Then, of course, there are the drivers. There are something over 230,000 taxi and private car drivers in the USA and around 1.5m long-haul truck-drivers. The question of what happens to taxi and on-demand drivers has been discussed too widely and publicly for me to add anything here, but long-haul truck drivers have some interesting nuances (I'm here excluding local delivery drivers as they're often needed for more than driving the truck itself and robotics is a whole other conversation). The average age of a long-haul driver is now 49, and around 90 thousand leave the industry every year, half though retirement. The industry thinks it has a shortage of around 50,000 drivers, and growing - people are leaving faster than they can be replaced. Truck driving can be an unhealthy, uncomfortable job with a difficult lifestyle. Hence, on these numbers, over half the current driver base will have left in ten years, around the time that most people think full, level 5 autonomy might be working. In the short term, level 4 autonomy makes truck-driving more attractive, since you can rest in the back of the truck until you're needed instead of having to stop at mandated times. But on a 20-30 year view, which is really the timeline to think about this transition, effectively all current truck drivers will have quit anyway - you won't replace them, but you won't necessarily put anyone directly out of work - until you start looking at truck stops, which takes us right back to the convenience store discussion at the beginning of this piece. And meanwhile, truck-stop operators are already starting to think about the fundamentally different trucking patterns that might come from a shift in the logistics industry away from serving traditional retail and towards serving ecommerce (i.e Amazon).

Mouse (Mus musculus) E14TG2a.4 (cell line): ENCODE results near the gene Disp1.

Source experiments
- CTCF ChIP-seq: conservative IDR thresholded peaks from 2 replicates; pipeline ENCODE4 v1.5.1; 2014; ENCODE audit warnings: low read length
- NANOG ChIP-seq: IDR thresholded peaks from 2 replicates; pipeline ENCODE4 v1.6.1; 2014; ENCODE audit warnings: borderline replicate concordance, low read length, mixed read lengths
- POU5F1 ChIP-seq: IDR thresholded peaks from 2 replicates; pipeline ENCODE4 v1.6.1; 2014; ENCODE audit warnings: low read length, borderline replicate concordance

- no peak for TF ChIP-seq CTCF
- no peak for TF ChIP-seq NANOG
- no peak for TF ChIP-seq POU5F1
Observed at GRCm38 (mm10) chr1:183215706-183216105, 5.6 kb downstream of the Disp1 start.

Pulling all of these threads together: if parking goes away, road capacity increases by, perhaps, several times, and an on-demand ride is the cost of a coffee, then one needs to start thinking much more generally, not just about cars, trucks and roads but cities, land use and real-estate. In fact, one needs to think about cities. Cars have remade cities over the past century, and if cars are now going to change entirely, cities will change too.
So, big-box retail is based on an arbitrage of land costs, transport cost and people's willingness to drive and park - how does autonomy change that? How do cities change if some or all of their parking space, especially in town centres, is now available for new needs, or dumped on the market, or moved to completely different places? Where are you willing to live if 'access to public transport' is 'anywhere' and there are no traffic jams on your commute? Does an hour-long commute with no traffic and no need to watch the road feel better or worse than a half-hour commute stuck in near-stationary traffic staring at the car in front? How willing are people to go from their home in a suburb to dinner in a city centre on a dark cold wet night if they don't have to park and an on-demand ride is cheap? What happens to rural pubs if you don't have to worry about drink-driving anymore? And what do you DO in the car, while it's taking you somewhere? Long Netflix and brewers, short BAT - and medevac helicopters.
Finally, remember the cameras. Pretty much every vision of automatic cars involves them using HD, 360 degree computer vision. That means that every AV will be watching everything that goes on around it - even the things that are not related to driving. An autonomous car is a moving panopticon. They might not be saving and uploading every part of that data. But they could be.
By implication, in 2030 or so, police investigating a crime won't just get copies of the CCTV from surrounding properties, but get copies of the sensor data from every car that happened to be passing, and then run facial recognition scans against known offenders. Or, perhaps, just ask if any car in the area thought it saw something suspicious.